Department Of Education Renews Million-Dollar CRT Program For Historically Black College


Chrissy Clark Contributor
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A branch of the U.S. Department of Education renewed a $1.5 million program that initially promised to teach program participants about critical race theory.

The Institute of Education Sciences, the “independent, non-partisan statistics, research, and evaluation” arm of the Department of Education, decided to renew a research program titled Research Institute for Scholars of Equity (RISE) to the tune of $1,533,384. The program will run from 2021 to 2026.

The program was initially funded by the Obama administration in 2016 in partnership with the University of North Carolina Central University (NCCU), a historically black college. The University of North Carolina, Wilmington, teamed with NCCU for the program as well. The Institute of Education Sciences shelled out $1,116,895 in 2016 for the program, according to grant records.

According to the 2016 version of the program description, part of the eight-week summer research program promised to introduce students to critical race theory.

“One core feature of the fellowship is the eight-week summer research institute in which fellows will be introduced to critical race theory … as a means of studying issues such as teacher quality, education policy, and race and social justice in education,” the description reads.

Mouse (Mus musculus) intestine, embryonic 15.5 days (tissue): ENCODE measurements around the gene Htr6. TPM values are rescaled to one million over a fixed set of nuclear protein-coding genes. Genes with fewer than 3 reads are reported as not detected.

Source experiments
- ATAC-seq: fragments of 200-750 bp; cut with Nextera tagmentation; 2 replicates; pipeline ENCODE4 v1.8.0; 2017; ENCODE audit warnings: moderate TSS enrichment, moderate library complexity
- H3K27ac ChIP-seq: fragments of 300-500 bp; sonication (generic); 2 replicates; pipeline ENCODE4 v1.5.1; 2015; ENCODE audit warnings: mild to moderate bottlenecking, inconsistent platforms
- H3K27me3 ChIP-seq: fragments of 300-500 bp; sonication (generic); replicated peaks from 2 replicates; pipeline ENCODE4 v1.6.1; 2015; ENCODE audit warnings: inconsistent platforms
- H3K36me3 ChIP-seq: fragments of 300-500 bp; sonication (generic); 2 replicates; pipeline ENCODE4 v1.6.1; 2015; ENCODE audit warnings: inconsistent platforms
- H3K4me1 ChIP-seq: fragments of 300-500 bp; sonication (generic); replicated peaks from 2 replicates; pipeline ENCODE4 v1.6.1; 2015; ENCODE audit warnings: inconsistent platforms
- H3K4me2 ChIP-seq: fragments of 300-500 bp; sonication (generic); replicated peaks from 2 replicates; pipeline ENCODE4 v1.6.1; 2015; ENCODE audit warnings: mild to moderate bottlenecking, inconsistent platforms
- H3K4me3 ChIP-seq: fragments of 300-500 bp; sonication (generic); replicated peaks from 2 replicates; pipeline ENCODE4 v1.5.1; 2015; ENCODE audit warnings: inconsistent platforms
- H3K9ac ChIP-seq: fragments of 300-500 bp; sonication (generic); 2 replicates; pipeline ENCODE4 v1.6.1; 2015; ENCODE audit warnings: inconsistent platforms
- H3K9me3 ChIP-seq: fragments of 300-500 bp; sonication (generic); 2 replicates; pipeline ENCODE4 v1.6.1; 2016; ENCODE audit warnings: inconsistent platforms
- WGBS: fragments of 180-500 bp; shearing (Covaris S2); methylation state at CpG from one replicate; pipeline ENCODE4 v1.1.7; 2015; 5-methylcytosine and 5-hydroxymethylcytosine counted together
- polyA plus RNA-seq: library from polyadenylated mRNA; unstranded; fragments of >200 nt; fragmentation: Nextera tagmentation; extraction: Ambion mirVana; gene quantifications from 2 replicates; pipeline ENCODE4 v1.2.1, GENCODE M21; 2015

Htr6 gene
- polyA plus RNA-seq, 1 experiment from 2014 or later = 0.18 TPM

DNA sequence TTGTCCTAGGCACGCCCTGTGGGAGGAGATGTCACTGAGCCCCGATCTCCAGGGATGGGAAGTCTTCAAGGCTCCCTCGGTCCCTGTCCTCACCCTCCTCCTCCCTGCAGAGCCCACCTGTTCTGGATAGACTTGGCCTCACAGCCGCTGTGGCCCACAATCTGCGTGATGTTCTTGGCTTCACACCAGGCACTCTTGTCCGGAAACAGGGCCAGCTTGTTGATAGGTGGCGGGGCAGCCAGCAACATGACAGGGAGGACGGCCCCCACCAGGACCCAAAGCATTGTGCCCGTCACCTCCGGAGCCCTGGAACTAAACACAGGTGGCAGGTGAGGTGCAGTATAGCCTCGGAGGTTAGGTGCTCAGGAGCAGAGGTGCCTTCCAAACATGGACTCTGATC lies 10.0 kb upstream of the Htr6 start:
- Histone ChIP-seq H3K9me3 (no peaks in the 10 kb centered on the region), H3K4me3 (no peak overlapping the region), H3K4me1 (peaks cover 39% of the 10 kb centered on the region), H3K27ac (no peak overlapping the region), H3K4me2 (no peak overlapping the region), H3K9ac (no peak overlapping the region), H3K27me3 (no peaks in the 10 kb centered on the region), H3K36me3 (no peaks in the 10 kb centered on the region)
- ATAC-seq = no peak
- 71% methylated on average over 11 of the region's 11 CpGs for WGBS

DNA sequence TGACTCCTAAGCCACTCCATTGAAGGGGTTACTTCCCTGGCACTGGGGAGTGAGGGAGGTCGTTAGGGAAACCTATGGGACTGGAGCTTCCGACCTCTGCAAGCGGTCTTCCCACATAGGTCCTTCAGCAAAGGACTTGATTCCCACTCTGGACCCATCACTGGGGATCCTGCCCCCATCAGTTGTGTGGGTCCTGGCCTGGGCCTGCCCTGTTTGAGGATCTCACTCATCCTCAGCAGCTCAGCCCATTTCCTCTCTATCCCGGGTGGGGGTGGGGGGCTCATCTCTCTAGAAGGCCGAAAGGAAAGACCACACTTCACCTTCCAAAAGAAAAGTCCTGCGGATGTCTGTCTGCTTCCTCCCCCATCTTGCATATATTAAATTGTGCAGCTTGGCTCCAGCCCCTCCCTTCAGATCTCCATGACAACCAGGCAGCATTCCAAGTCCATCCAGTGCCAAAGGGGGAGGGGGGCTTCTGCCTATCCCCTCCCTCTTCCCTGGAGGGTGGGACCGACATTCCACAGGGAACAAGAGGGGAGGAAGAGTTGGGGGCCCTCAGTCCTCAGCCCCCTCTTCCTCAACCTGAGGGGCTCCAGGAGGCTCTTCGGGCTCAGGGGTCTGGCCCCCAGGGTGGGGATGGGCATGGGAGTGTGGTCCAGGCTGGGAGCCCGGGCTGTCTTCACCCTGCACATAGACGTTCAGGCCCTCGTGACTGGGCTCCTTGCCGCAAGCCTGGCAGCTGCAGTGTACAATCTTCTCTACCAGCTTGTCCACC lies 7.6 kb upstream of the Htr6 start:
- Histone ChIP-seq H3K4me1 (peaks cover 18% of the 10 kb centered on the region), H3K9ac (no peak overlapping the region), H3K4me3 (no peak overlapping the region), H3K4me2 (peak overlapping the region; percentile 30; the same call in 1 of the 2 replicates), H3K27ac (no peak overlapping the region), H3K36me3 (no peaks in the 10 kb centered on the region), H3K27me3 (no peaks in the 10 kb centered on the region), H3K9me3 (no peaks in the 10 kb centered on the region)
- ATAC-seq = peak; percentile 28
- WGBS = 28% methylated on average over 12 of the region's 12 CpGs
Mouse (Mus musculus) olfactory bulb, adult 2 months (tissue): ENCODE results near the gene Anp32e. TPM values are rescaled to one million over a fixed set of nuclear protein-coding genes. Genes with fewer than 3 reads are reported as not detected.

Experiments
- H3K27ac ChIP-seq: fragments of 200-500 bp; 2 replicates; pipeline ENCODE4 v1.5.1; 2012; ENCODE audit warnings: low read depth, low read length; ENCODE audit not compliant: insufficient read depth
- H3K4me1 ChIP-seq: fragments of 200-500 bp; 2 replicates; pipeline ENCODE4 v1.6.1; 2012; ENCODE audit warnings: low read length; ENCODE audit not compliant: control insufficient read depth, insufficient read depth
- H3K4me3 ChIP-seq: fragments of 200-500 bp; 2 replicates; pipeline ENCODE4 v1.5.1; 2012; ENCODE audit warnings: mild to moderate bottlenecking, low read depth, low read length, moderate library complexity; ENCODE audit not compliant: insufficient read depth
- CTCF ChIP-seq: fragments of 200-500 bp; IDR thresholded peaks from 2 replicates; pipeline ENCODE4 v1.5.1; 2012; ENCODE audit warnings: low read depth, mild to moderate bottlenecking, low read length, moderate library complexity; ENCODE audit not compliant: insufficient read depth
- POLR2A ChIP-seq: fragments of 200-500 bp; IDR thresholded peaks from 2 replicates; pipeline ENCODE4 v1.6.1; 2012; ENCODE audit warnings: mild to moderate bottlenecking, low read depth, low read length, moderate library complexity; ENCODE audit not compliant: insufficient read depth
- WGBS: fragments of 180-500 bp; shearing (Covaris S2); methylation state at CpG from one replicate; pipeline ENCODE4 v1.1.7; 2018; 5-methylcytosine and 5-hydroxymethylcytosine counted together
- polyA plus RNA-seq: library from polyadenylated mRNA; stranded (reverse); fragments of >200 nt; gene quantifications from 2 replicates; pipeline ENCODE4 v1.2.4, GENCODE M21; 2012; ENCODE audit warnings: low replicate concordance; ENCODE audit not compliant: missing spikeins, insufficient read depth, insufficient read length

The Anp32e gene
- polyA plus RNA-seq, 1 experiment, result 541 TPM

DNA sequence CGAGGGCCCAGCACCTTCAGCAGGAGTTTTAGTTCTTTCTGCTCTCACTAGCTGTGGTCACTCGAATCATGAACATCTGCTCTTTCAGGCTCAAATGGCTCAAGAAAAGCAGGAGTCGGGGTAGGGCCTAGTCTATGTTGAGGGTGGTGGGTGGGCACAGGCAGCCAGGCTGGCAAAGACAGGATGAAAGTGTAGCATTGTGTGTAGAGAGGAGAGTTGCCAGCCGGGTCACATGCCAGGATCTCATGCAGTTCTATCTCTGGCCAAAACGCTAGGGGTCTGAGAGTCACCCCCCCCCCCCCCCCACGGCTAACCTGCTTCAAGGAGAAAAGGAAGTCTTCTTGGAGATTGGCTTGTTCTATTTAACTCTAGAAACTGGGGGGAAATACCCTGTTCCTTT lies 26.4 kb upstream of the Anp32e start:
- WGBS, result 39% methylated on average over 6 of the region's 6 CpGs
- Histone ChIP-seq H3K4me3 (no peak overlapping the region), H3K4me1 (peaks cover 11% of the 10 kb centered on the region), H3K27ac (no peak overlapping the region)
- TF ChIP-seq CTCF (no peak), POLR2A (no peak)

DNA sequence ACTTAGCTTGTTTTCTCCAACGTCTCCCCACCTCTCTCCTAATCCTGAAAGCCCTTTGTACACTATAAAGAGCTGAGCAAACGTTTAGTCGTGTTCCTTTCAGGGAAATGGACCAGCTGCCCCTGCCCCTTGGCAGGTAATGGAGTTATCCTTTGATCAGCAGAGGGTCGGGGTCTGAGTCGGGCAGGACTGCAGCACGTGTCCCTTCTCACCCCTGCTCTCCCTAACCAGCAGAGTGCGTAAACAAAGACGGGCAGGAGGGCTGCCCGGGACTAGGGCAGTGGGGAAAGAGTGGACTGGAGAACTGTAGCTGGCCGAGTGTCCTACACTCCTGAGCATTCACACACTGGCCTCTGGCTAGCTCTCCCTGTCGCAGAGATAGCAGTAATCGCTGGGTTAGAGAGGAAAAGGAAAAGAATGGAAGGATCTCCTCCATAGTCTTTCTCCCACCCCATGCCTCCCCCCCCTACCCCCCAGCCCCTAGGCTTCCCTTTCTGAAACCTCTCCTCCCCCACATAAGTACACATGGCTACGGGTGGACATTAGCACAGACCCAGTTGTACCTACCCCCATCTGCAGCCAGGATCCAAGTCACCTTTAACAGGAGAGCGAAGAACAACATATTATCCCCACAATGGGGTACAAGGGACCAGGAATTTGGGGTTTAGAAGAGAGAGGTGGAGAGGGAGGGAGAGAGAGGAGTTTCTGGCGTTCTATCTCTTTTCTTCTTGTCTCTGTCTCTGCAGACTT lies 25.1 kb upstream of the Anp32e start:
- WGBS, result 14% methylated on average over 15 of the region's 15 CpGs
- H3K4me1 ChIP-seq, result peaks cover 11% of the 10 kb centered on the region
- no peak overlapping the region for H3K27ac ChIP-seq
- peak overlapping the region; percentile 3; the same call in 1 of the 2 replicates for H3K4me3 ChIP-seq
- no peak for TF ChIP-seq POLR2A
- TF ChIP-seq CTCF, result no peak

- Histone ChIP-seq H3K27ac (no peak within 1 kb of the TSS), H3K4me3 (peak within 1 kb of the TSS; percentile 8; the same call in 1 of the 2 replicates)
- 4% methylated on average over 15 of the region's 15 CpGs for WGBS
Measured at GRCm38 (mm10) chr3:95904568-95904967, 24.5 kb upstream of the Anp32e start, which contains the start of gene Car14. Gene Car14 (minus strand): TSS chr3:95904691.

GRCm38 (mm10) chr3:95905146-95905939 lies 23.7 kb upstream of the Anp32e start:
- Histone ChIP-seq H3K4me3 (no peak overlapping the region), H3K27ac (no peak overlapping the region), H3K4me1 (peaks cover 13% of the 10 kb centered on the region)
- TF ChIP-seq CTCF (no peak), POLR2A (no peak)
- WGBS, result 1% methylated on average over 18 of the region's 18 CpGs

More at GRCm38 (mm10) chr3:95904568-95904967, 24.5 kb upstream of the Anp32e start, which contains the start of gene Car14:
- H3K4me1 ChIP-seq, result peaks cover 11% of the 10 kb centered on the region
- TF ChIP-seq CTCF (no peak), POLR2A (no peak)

Other universities that partnered with RISE in 2016 include the University of Pittsburgh, University of South Carolina, University of New Mexico, and the New School for Social Research in New York City. (RELATED: Superintendent Who Implemented CRT In Loudoun County Is Overseeing A CRT-Inspired ‘Strategic Plan’ In Texas Schools)

When RISE was renewed in 2021, the description of the program no longer contained the words “critical race theory,” as originally reported by The Center Square. RISE 2.0 uses the phrase “culturally competent” instead, which is often tied to the core tenets of critical race theory as it parses virtually all interactions through the lens of racism.

The updated version of RISE — approved by the Biden administration — will offer a year-long scholarship to 58 students over five years. The program remains at NCCU and will partner with Penn State University. The focus of the program is to understand “the ongoing inequities in education found in American schooling, especially for preK-20 African American and Latino/a students.”

“During this institute, fellows study the sociocultural context of American schooling and learn how to formulate culturally competent research questions,” the RISE 2.0 description reads.

The U.S. Department of Education could not be reached for comment.